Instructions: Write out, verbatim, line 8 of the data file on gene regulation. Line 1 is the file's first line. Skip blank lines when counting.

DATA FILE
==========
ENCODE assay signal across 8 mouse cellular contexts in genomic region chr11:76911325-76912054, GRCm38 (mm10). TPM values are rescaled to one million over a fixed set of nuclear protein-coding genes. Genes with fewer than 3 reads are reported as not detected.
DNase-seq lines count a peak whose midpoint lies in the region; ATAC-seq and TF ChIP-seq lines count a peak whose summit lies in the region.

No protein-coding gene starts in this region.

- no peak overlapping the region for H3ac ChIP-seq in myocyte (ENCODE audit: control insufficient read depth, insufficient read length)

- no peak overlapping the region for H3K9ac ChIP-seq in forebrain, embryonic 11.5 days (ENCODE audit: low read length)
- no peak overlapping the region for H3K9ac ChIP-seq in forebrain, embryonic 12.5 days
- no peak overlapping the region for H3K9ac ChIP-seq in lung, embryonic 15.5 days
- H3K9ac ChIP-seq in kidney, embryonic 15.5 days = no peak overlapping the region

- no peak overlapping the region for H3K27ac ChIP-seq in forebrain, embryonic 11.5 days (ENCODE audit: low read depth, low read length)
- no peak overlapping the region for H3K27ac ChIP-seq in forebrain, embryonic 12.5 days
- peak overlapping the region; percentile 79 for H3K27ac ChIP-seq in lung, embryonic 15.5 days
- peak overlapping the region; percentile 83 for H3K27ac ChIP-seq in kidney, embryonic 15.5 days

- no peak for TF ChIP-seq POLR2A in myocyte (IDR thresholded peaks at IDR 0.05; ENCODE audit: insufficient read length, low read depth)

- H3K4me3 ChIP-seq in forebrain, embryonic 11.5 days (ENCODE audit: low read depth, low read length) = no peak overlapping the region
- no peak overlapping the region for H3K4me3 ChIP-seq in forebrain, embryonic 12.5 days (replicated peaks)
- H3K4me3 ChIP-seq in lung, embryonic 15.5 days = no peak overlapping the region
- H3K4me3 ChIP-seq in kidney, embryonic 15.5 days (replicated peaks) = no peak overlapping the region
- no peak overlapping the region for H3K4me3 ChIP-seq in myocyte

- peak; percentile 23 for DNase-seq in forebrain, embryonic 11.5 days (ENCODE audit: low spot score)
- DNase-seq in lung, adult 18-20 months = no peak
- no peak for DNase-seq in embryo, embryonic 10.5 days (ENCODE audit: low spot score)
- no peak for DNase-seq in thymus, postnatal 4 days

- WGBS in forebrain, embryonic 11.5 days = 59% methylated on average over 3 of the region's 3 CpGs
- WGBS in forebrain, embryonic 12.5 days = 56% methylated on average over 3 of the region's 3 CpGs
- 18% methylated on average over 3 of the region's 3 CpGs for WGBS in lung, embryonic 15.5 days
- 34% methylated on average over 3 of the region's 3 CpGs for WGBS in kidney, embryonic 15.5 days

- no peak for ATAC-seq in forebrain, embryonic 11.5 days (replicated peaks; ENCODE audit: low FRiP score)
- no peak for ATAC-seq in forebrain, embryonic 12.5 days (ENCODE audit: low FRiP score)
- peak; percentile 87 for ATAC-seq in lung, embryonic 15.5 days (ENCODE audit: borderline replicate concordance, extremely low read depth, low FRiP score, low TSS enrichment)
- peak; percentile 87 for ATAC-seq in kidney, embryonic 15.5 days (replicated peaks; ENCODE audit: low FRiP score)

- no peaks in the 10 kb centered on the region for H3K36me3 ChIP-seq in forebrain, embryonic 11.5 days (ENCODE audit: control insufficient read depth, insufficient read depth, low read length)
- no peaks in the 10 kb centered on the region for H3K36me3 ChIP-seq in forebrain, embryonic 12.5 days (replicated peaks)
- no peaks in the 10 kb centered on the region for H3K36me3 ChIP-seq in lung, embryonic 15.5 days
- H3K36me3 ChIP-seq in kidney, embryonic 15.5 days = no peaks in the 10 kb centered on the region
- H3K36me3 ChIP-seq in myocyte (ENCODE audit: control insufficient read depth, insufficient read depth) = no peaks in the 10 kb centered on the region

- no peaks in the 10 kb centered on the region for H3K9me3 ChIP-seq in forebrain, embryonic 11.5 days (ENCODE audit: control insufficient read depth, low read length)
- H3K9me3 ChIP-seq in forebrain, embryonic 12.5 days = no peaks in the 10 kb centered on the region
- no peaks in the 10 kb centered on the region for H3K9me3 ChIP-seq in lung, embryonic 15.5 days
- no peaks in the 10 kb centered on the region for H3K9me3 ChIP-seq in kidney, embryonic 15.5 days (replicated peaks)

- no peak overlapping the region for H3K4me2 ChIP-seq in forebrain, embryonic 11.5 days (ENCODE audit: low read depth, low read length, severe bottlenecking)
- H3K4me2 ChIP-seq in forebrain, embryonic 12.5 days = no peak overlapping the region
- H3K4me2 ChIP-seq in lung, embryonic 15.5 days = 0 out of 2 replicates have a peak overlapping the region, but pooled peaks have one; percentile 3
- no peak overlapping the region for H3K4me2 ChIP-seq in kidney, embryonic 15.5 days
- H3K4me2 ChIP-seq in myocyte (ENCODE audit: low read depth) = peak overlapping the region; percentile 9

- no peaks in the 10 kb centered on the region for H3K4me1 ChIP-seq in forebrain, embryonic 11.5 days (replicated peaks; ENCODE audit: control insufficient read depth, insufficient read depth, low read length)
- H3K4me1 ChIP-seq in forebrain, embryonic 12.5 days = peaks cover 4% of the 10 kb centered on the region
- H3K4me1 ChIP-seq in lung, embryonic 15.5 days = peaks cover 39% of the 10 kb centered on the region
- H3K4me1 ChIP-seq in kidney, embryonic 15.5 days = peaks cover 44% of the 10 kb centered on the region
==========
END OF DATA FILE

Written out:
- H3K9ac ChIP-seq in kidney, embryonic 15.5 days = no peak overlapping the region